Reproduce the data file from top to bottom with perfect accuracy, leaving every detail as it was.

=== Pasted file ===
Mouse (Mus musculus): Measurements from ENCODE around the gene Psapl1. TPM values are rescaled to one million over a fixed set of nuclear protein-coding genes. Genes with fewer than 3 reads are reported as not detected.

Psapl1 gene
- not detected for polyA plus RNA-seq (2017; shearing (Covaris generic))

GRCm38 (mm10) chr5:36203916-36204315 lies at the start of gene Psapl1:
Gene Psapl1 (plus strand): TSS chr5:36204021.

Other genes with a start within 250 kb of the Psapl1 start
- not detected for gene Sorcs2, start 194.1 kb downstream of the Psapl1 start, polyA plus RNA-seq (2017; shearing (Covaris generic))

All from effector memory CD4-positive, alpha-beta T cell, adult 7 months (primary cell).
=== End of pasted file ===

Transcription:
Mouse (Mus musculus): Measurements from ENCODE around the gene Psapl1. TPM values are rescaled to one million over a fixed set of nuclear protein-coding genes. Genes with fewer than 3 reads are reported as not detected.

Psapl1 gene
- not detected for polyA plus RNA-seq (2017; shearing (Covaris generic))

GRCm38 (mm10) chr5:36203916-36204315 lies at the start of gene Psapl1:
Gene Psapl1 (plus strand): TSS chr5:36204021.

Other genes with a start within 250 kb of the Psapl1 start
- not detected for gene Sorcs2, start 194.1 kb downstream of the Psapl1 start, polyA plus RNA-seq (2017; shearing (Covaris generic))

All from effector memory CD4-positive, alpha-beta T cell, adult 7 months (primary cell).